If It's Not Up, It's Not Worth Seeing
We just got a big pile of maps in the mail covering the various parts of Monaco, France and Italy we will be trekking through this summer. Which reminded me how the trip itself is only a third of the fun of these adventures – the planning and anticipation are the first third of the fun, while looking at pictures and telling stories for years to come are the final third.
As a reflection of how Atrial Fibrillation (AFib) did and didn’t affect my ability to hike over 30 years, I will share some stories about previous adventures in several blogs (hopefully maximizing my fun and yours).
Alaska is a Hiking Paradise – 3+ Years After AFib Diagnosis
I recognized no symptoms when I was diagnosed with AFib at the age of 25. In the hospital for something else (which turned out to be nothing), the doctors asked whether I ever get dizzy. I fainted “on command” and they informed me that I had an “irregularly irregular” heartbeat. They put me on rate control medicine (digoxin) and sent me on my way.
In retrospect, I realize that my hatred of running (I was always out of breath) and my high heart rate during aerobics classes (I thought I was counting wrong) were symptoms of AFib. So it may well be that I had AFib for several years before I was actually diagnosed. Undiagnosed AFib is a serious problem in the population as a whole, as the undiagnosed person has a totally unknown risk of stroke.
Our honeymoon was five weeks in Alaska, mostly backpacking. Four years after being diagnosed, the major impact of AFib was that I was slower than most on the uphills (I counted my breaths – breathe in for three steps, breathe out for three steps, repeat to the top). There was no wheezing or dizziness, and I rarely needed to stop to catch my breath.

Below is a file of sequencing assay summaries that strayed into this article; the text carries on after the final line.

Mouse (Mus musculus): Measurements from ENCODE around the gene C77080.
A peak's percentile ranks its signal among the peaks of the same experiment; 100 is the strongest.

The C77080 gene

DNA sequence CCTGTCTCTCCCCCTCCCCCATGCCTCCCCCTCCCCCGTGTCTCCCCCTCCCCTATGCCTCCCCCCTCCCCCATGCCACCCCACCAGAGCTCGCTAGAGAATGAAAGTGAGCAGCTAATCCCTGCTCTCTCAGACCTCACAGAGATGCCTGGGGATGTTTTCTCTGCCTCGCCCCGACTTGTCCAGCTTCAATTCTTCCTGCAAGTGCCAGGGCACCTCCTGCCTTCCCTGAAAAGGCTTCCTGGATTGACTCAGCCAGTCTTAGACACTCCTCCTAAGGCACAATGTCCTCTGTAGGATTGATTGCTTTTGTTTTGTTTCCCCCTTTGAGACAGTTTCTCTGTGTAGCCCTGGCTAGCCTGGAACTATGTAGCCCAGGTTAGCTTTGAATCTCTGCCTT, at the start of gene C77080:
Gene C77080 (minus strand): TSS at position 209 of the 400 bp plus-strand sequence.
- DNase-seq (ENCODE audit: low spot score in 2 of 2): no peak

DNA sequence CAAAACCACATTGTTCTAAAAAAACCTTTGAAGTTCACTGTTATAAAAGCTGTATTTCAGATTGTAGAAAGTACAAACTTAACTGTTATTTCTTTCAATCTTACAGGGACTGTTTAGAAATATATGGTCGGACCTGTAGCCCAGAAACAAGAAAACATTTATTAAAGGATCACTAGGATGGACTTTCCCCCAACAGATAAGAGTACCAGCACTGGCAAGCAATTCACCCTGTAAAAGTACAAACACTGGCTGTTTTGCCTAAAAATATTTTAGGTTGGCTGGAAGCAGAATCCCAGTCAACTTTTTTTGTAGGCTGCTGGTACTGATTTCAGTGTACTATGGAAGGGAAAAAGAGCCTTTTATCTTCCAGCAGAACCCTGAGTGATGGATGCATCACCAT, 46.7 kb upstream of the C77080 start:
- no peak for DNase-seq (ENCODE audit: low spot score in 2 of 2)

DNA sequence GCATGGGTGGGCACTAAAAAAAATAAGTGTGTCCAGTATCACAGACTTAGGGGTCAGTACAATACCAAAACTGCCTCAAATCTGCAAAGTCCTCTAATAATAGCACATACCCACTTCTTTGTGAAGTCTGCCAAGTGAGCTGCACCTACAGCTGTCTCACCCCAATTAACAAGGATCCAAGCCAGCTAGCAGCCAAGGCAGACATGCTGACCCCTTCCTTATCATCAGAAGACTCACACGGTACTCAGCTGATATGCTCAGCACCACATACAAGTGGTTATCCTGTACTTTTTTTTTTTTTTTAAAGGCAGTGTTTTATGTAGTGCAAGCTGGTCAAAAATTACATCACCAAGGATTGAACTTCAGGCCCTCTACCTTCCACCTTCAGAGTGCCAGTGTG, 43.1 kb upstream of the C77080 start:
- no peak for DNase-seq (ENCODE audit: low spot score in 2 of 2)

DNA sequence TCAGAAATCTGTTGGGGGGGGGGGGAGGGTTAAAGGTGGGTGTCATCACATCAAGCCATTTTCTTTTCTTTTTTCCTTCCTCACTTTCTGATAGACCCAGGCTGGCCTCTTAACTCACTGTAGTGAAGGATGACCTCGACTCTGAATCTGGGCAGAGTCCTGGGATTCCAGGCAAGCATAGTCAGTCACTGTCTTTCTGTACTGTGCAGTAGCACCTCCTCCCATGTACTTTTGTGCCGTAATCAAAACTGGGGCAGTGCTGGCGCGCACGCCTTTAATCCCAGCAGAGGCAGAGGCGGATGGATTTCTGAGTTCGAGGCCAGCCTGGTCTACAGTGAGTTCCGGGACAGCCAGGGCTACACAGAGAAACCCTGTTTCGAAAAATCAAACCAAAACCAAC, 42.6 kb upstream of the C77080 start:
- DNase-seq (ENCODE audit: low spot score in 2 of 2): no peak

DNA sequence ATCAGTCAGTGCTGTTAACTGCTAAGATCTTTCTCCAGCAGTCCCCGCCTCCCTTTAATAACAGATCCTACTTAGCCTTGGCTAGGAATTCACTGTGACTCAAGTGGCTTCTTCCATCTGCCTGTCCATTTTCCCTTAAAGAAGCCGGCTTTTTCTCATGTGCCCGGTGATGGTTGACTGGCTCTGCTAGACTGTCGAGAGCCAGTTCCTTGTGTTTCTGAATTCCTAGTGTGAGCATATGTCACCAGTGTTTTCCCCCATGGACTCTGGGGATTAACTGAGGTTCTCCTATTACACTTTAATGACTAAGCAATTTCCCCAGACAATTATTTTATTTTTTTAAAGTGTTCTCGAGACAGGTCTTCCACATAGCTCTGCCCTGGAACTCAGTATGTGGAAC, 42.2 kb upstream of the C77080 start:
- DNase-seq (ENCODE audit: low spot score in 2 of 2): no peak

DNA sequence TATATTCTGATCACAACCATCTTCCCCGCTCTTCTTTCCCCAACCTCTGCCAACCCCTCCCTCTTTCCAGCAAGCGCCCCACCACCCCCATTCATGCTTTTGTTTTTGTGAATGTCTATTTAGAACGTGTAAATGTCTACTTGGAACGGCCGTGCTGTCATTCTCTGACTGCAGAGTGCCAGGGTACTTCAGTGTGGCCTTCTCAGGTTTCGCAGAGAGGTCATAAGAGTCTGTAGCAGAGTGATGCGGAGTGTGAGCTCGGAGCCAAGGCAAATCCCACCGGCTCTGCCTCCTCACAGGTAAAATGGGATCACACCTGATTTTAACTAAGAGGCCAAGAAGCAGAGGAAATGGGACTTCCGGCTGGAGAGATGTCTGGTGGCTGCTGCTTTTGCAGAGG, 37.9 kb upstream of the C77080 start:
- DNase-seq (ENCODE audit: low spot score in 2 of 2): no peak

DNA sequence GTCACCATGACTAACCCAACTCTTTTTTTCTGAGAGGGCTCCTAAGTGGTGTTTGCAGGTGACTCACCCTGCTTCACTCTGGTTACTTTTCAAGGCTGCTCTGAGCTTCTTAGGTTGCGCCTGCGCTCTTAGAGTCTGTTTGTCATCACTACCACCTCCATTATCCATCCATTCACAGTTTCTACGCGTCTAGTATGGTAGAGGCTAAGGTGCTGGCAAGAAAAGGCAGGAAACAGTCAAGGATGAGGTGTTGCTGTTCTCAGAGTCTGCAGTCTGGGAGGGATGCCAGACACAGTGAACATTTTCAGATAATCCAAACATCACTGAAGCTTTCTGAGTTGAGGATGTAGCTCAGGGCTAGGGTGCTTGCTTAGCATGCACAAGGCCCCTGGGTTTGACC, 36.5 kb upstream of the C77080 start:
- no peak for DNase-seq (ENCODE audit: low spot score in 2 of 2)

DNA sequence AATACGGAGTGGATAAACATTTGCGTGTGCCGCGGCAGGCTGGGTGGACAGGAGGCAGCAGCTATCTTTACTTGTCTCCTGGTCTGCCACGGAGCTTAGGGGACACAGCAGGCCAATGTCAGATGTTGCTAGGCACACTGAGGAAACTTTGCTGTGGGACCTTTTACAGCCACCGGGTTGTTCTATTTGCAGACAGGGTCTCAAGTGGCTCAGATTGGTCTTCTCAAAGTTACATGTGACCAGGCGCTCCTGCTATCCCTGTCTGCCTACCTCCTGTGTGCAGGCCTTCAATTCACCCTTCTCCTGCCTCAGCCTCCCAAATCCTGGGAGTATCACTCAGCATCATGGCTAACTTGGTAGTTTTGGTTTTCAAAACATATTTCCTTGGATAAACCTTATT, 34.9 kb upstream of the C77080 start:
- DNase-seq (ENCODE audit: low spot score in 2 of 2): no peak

A year after our honeymoon, we moved to Alaska and lived there for three years. We hiked and backpacked extensively, covering a lot of miles and bagging a lot of peaks between 5 pm Friday and midnight Sunday during the no-darkness summers.
By the end of our time there, now eight years after AFib diagnosis, I started thinking twice about climbing long steep mountains and had Bob carry the lion’s share of the weight. My breathing patterns by the top were often one breath in, one breath out. But I was still a speed demon on the flats and downhills.
Via Alpina Anticipation and Training Update
We have the plane tickets.
We have some of our gear (thanks to a generous donation from sponsor Black Diamond Equipment) and a list of what’s still needed.
We have a daily itinerary showing distances, elevation gain, possible accommodations, cultural attractions and available services (all gathered from the incredible Via Alpina website).
I am training regularly. Living in the foothills at the edge of the Salt Lake valley, every daily walk has significant uphill built in. Every weekend is a training hike with my coach (husband Bob). Last weekend was a long hike on Stansbury Island in the middle of the Great Salt Lake, with a half mile straight up tacked on because … it was there … and even greater views beckoned at the top.
And we’ve read Over the Top & Back Again: Hiking X the Alps, describing Brandon Wilson and wife’s trek along the Via Alpina all in one summer season.
Email Your Questions and Suggestions
I’ve set up an email account for this trek: IntoTheHeartOfTheAlps@gmail.com. If you have questions, comments or suggestions, post them on the blog itself or feel free to email me. I will get back to you.
One topic I welcome suggestions on right now: What equipment and phone service do I need to blog on the trail this summer? (We will be mostly in France.)blog comments powered by Disqus